McFadzean noted that Diamond has begun to work with schools beyond the university and college level.
“We just launched a program with a high school called Every Student Flies, and that program is specifically for 14- to 16-year-olds to expose them to aviation and give them instruction and get them near airplanes. We give them time in the simulator and just expose them to what the industry is and what jobs are possible,” he explained. “Not just flying jobs, there’s just such a big gap between where we are now and what we need from an industry perspective that it’s really important to educate the youth and teach them about what is available and the type of pay that can be available.”
These programs don’t only benefit the companies that provide them; Beaulieu stressed that the positives of training young people across all sectors of aviation can be felt industry-wide.
“One of the roles of Bombardier is to be a good corporate citizen. It’s good that we attract people for us, that’s fine,” explained Beaulieu. “But if we have a vendor or a couple of partners that can’t do their job or provide their piece or their software because of a lack of resources or expertise, we are in trouble as well. So we need all of us to help each other because it’s an ecosystem. There are several players involved to build an aircraft, so if everyone gets the right resource at the right moment, everyone will succeed.”
While the recent influx of paid internships has been a positive effort towards reversing the labour shortage, these sorts of programs have existed for decades. So, what makes this new crop of apprenticeship programs different?
“The millennials are a different group than we’ve seen before in the workplace, but at the same time I think that adds some excitement, too,” said Diamond Aircraft’s McFadzean. “They think differently, they approach things differently, they seem to be a lot more open to being vocal and pushing for change.
“They’re not as scared of change, I find, as the older generations of [the] workforce. So I think it’s more just understanding that culture, that general shift, and then trying to find ways to relate to them. To make coming to work fun and make it an exciting career with a clear path to progression and try [to] convince them not to jump around in their career, but to really think about where they want to be and where they want to end up.”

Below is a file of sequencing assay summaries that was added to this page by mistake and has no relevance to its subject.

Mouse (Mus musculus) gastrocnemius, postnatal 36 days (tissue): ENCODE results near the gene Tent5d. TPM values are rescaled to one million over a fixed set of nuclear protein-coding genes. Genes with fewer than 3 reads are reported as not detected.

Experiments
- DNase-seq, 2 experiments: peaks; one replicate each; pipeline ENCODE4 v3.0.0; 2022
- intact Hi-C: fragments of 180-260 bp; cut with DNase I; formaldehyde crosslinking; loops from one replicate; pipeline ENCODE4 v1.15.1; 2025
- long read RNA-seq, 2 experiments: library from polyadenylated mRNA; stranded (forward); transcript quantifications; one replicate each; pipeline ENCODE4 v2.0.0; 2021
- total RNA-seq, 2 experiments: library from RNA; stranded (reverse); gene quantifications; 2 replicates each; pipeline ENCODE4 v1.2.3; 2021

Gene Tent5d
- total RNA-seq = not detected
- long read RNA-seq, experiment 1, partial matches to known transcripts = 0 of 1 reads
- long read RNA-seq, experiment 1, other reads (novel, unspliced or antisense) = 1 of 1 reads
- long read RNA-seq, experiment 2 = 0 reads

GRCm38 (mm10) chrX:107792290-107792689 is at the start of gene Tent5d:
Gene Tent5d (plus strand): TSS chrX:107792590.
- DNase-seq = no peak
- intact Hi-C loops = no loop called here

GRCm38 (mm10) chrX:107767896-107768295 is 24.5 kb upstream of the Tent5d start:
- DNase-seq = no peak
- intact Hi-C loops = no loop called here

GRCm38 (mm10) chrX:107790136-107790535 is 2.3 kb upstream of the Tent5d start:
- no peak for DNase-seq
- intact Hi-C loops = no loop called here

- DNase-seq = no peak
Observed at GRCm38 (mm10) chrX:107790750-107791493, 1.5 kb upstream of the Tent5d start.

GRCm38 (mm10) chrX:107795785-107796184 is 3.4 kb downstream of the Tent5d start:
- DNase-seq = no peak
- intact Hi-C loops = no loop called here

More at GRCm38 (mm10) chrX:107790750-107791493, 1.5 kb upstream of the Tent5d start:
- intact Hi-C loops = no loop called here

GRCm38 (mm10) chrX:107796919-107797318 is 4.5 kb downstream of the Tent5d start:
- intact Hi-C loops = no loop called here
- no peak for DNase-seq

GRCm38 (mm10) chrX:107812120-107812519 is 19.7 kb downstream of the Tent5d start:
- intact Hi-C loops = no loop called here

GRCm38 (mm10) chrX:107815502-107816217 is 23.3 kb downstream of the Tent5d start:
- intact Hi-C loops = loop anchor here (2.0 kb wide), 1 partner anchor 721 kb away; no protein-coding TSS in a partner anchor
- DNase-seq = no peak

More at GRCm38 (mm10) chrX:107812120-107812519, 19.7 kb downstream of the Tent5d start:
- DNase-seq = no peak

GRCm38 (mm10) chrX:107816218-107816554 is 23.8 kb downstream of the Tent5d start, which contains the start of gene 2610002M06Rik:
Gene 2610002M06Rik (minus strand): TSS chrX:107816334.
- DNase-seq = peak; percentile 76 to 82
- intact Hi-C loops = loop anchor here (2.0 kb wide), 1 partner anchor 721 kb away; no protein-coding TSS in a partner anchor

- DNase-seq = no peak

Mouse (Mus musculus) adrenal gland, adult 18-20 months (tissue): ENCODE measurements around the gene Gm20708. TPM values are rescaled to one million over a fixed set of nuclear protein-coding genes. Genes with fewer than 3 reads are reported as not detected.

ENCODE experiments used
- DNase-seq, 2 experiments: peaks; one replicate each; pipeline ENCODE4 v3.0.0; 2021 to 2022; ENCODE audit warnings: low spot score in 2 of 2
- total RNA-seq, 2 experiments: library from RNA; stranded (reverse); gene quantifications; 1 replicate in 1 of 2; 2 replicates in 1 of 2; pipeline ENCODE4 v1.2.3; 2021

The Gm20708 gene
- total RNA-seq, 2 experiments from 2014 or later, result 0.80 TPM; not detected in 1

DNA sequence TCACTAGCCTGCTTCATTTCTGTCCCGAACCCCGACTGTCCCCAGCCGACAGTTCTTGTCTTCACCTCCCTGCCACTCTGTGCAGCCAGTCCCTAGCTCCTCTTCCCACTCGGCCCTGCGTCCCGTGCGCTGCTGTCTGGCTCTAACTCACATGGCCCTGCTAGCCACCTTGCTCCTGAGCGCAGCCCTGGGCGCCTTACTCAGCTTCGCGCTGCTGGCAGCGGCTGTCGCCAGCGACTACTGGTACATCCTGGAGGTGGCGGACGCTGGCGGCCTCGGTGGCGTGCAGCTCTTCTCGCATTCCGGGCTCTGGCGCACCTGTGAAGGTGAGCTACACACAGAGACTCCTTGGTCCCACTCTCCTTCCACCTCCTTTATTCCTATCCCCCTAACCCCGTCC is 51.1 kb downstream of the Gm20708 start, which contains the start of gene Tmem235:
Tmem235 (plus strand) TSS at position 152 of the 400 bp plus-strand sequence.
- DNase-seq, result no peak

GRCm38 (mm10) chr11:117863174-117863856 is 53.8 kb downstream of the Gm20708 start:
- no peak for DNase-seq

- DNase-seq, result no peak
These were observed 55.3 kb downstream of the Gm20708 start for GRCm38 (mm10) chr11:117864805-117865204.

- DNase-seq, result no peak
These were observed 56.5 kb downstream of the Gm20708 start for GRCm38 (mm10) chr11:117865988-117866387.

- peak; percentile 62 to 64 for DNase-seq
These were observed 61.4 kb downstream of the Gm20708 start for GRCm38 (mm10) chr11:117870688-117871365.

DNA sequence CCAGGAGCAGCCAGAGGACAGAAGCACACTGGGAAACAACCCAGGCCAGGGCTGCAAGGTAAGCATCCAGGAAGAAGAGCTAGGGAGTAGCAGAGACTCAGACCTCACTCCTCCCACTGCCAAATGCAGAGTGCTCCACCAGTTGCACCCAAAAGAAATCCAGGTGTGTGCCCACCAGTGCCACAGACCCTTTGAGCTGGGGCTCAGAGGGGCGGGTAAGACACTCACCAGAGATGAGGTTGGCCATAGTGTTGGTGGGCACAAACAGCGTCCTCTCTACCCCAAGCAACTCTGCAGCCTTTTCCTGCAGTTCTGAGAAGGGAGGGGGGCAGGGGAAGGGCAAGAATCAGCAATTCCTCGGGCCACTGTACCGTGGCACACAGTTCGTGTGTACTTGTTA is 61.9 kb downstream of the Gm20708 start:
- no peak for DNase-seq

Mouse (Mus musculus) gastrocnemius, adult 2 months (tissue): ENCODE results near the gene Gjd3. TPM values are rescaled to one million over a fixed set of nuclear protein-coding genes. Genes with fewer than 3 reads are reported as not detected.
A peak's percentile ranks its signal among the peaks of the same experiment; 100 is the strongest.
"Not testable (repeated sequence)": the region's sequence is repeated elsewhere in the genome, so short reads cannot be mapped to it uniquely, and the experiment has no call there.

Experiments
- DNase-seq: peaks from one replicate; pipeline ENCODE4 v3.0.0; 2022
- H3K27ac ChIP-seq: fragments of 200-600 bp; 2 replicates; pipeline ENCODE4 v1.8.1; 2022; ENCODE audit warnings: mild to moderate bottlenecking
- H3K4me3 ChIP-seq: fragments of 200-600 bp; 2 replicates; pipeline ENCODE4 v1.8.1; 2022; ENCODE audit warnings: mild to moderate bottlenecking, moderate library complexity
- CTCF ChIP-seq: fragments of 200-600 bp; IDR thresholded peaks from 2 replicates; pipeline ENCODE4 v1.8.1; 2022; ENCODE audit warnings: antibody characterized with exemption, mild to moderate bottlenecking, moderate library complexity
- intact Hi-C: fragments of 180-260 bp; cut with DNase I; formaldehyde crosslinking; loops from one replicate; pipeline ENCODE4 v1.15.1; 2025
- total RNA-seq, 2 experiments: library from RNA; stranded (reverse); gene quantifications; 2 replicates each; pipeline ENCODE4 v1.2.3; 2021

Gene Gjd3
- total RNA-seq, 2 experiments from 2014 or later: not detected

Numerous major OEMs have turned their attention towards attracting young talent. Along with Bombardier and Diamond, Viking offers an eight-week incentivized internship program called Viking Academy, and the re-established De Havilland of Canada offers a program separate from the Viking Academy — even though they both operate under the umbrella of Longview Aviation.
Additionally, CAE, known globally for its aviation simulators, offers students and recent grads the opportunity to earn while learning the tricks of the trade.
Although many of these offered programs require varying levels of knowledge and experience upon entry, these companies have aimed to attract fans of the craft. When it comes to selecting who to accept into its program, Diamond’s McFadzean believes it boils down to how passionate prospective interns are.
“I think we’re interested in people who have a passion for aviation and a passion for business and design,” he said. “We’re open and interested in any people who want to contribute to the industry, whether engineering [is] their specialty or whether they’re pilots or mechanics. It doesn’t really matter the background, I think we’re just looking for good, young, motivated people.”